Should Joint Rule 10.5 Be Changed?

By Chris Micheli

Before answering this question, readers should be aware of what Joint Rule 10.5 is. This Joint Rule provides guidance to the Office of the Legislative Counsel when determining whether a bill should be “keyed” as a fiscal bill. If Legislative Counsel determines that a bill is “fiscal,” then the measure will be referred to the Appropriations Committee in each house. If a bill is not keyed fiscal, then it will be sent only to a policy committee for hearing (unless the Appropriations Committee requests and receives the bill).

The question whether Joint Rule 10.5 should be amended concerns bills that affect the civil court system that have historically not been keyed fiscal by the Legislative Counsel. For example, a bill that would change the law (such as the Civil Code or Code of Civil Procedure) that would result in more cases being filed in superior court are generally not keyed fiscal, which seems contrary to a generally-accepted definition of “fiscal.” However, the language of Joint Rule 10.5 is not that broad.

The following is the text of Joint Rule 10.5:

Rereferral to Fiscal and Rules Committees

10.5.A bill shall be rereferred to the fiscal committee of each house when it would do any of the following:

(1) Appropriate money.

(2) Result in a substantial expenditure of state money.

(3) Result in a substantial increase or loss of revenue to the state.

(4) Result in substantial reduction of expenditures of state money by reducing, transferring, or eliminating any existing responsibilities of any state agency, program, or function.

Concurrent and joint resolutions shall be rereferred to the fiscal committee of each house when they contemplate any action that would involve any of the following:

(1) Any substantial expenditure of state money.

(2) Any substantial loss of revenue to the state.

The above requirements do not apply to bills or concurrent resolutions that contemplate the expenditure or allocation of operating funds.

This rule may be suspended in either house as to any particular bill by approval of the Committee on Rules of the house and two-thirds vote of the membership of the house.

As one can read, there are only four instances in which a bill is keyed “fiscal.” First, a bill that appropriates money, which is easy to ascertain because the language of the bill would actually appropriate a specified sum of money. Second, a bill that results in a “substantial expenditure of state money.” This one is tricky and we will come back to it.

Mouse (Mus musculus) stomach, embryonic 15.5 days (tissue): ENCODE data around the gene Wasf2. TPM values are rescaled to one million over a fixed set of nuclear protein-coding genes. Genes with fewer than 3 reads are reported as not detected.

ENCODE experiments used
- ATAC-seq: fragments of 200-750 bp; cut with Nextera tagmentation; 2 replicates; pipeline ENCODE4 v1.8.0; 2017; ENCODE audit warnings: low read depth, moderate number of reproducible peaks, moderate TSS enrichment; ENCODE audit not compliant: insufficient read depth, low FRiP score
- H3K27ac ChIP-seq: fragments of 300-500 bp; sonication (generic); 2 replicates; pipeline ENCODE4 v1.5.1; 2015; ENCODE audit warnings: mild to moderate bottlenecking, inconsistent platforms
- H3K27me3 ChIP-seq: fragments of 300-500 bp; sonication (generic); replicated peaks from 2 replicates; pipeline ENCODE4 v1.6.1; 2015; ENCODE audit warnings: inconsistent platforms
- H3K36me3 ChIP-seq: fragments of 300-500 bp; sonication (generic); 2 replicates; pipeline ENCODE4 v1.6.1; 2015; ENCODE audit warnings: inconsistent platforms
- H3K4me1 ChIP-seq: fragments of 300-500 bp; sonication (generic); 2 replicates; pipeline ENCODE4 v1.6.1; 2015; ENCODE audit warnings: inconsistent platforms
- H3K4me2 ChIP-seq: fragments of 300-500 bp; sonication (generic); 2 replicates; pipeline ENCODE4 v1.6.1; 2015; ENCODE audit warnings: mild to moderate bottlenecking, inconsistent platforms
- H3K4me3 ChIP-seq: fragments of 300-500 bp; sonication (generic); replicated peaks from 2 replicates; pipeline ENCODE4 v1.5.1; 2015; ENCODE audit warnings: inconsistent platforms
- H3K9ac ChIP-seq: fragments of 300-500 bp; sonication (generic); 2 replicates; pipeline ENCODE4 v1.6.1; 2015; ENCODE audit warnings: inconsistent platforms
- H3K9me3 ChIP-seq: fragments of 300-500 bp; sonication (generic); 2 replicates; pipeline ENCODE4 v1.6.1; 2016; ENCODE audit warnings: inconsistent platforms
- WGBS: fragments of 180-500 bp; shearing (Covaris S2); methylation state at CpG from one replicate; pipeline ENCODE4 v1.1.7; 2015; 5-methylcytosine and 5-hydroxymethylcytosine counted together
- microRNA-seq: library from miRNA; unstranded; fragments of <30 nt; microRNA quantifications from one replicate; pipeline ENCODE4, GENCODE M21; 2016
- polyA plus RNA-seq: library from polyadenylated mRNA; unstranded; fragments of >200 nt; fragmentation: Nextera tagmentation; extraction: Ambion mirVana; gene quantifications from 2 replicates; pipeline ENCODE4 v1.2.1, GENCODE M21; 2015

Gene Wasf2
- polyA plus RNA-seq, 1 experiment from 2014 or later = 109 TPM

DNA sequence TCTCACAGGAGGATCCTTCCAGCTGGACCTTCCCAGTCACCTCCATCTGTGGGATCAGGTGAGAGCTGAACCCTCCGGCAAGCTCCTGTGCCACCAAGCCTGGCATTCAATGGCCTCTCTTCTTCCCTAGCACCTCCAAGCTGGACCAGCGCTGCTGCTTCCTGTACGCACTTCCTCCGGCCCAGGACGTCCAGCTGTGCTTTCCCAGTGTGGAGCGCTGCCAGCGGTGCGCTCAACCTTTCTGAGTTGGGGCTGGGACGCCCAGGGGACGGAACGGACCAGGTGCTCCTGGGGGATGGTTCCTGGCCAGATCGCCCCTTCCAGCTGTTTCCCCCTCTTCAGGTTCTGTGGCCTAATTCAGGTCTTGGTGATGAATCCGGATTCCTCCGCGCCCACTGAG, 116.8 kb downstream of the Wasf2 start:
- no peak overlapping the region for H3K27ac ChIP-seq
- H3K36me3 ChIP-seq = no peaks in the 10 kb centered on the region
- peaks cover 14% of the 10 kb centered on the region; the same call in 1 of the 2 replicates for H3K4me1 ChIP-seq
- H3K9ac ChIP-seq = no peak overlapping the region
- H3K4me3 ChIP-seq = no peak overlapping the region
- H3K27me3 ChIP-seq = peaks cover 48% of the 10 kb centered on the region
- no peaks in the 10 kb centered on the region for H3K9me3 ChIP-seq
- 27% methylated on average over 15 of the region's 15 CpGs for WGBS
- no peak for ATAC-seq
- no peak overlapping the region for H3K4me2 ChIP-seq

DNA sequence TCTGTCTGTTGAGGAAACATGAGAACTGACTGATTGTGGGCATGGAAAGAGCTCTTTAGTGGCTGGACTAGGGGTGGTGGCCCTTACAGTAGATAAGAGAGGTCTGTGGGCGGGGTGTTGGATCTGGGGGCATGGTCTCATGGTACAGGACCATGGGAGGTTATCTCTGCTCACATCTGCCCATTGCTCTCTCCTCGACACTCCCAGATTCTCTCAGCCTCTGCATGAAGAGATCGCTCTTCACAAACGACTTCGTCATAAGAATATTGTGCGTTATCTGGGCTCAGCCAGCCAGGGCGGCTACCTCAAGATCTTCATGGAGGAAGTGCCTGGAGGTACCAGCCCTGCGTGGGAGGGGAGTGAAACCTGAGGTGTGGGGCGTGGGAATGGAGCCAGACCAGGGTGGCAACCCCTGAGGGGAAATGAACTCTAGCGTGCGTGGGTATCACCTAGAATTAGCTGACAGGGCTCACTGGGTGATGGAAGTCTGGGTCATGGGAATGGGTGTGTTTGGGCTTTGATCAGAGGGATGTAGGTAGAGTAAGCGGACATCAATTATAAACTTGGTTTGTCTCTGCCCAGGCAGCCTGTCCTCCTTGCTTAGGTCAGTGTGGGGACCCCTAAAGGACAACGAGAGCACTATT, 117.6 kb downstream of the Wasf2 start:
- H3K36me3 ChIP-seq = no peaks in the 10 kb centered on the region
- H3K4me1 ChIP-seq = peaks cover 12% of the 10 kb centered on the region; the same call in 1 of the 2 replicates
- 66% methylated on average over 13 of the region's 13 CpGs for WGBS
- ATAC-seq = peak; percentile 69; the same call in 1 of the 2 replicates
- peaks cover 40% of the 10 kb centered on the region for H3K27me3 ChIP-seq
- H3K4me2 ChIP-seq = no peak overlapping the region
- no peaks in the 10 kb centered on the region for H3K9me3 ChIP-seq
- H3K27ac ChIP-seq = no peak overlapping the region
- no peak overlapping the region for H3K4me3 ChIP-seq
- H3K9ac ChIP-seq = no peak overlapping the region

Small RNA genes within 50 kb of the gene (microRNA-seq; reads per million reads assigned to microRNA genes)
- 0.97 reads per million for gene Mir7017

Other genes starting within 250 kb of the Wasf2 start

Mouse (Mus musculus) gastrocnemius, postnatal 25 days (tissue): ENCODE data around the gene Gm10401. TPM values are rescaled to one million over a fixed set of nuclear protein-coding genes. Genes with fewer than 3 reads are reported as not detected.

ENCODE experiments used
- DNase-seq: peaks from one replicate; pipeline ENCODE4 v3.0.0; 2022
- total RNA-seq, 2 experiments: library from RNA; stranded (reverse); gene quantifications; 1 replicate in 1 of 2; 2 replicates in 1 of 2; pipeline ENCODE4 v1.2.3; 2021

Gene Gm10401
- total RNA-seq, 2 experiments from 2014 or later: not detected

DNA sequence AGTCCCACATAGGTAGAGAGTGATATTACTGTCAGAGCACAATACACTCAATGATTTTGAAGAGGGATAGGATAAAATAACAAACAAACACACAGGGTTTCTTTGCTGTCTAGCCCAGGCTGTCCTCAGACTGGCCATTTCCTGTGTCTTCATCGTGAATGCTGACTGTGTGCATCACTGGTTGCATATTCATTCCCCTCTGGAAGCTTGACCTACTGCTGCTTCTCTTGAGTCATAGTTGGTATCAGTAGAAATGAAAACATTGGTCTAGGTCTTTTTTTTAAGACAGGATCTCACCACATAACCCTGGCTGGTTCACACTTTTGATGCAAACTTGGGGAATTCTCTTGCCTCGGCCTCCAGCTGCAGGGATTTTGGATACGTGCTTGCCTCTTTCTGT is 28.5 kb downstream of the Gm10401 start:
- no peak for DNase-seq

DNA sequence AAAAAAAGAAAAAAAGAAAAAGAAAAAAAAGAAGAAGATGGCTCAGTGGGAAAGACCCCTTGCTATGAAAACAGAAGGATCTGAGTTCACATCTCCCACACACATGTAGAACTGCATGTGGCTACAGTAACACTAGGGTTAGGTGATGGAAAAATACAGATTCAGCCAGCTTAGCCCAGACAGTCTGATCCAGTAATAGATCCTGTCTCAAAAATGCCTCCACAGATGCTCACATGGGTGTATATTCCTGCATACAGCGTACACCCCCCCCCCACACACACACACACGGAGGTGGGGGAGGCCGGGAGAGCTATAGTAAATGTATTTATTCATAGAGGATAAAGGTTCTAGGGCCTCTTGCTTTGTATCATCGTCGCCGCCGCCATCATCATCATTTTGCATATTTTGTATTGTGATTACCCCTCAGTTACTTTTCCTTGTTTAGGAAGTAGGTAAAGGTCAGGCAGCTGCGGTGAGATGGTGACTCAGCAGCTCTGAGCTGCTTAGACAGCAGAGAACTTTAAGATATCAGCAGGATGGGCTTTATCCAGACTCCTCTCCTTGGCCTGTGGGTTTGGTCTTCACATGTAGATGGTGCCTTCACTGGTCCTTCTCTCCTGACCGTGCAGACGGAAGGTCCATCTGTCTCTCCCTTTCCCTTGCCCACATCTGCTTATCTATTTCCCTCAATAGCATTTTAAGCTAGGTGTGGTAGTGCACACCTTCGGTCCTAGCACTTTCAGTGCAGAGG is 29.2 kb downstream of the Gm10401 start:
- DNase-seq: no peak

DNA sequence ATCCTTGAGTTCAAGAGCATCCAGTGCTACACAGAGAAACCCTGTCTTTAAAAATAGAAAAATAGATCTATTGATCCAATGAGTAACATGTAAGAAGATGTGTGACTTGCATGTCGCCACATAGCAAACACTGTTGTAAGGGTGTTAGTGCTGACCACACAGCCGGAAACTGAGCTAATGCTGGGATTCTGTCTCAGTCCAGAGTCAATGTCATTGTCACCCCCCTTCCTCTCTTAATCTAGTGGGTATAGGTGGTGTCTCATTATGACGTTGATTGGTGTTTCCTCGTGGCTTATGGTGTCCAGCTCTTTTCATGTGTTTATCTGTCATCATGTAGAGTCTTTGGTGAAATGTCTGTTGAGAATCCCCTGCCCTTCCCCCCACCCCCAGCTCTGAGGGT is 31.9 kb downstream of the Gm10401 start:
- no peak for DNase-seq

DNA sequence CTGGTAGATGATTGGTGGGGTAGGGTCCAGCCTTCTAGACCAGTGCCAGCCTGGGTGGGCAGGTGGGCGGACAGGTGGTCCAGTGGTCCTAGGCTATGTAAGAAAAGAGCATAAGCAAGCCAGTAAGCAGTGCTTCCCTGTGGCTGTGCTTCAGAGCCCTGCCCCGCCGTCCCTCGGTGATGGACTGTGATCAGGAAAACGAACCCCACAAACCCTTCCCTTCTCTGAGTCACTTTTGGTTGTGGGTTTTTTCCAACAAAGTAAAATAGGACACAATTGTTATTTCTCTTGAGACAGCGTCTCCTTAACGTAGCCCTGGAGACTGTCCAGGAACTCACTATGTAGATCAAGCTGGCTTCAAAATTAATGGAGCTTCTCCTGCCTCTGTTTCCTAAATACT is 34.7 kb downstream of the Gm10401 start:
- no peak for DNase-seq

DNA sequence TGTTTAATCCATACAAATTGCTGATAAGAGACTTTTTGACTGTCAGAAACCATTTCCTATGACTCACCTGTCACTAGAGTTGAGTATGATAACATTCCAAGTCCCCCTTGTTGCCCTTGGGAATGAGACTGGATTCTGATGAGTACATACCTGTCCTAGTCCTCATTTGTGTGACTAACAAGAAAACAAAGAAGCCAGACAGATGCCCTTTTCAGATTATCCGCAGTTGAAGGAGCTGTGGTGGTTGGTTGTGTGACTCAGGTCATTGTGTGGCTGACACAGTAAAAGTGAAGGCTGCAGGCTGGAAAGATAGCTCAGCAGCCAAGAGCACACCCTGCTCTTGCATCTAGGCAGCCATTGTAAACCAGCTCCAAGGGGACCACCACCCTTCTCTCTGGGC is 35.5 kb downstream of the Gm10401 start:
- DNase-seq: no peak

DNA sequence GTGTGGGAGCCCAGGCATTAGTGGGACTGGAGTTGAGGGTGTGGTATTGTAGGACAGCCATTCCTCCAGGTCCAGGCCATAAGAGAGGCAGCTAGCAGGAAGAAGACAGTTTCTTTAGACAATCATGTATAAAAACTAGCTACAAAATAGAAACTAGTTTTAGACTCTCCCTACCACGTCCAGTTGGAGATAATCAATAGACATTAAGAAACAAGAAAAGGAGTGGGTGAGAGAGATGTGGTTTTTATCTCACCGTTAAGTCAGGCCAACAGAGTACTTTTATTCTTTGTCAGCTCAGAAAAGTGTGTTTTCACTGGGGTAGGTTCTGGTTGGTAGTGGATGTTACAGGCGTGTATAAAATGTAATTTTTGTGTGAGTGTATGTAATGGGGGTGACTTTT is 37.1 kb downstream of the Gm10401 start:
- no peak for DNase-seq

Third, a bill that results in a “substantial increase or loss of revenue to the state.” This type of bill is relatively easy to determine as well, such as a tax bill that creates a new tax credit or exemption (i.e., that results in loss of revenue) or a bill that repeals a tax credit or exemption (i.e., that results in an increase of revenue). Fourth, a bill that results in reduction of expenditures of state money relating to a state agency program or functions. This bill, too, should be easy to determine because the bill would specify that it reduces, transfers or eliminates an existing program, agency or function of the state.

This returns us to the second category — expenditure of state money. Why does a bill that, for example, would eliminate the use of arbitration in specified circumstances not cause the expenditure of state money as many more civil cases are filed in California state courts? This is due to the determination by the Legislative Counsel that no more expenditure of state monies will occur with such a proposed law change.

In other words, just because more cases will be filed in civil court does not result in the expenditure of state funds. Instead, the workload will remain the same with additional cases being addressed when the courts get to them.

Due to the narrow language contained in subdivision (2) of Joint Rule 10.5, perhaps a fifth category should be added to the Joint Rule to address those instances in which changes to laws (assuming most would occur in the Civil Code or Code of Civil Procedure) would result in workload changes to state agencies.

For example, the Legislature could add a subdivision (5) to read: (5) Result in additional workload for a state agency, department, board, commission, or court, or a reduction in workload for any such entity.

What would the result be of this additional subdivision to Joint Rule 10.5? A handful of additional bills each year would get referred to the Senate and/or Assembly Appropriations Committees. Of course, those committees would give these additional bills appropriate review, but determine whether they need a hearing.

For example, in specified circumstances, the Senate Appropriations Committee Chair can send a bill to the Senate Floor, even if it is keyed fiscal, if he or she determines there is nominal cost to the state.

So, amending Joint Rule 10.5 as suggested will not necessarily result in more bills on the respective Suspense Files in the two houses. Instead, it could mean these bills would get analyzed by the fiscal committee staff to determine whether there is sufficient impact to the state to warrant a hearing on the bill.


Chris Micheli is a Principal with the Sacramento governmental relations firm of Aprea & Micheli, Inc. He also serves as an Adjunct Professor at McGeorge School of Law in its Capital Lawyering Program.


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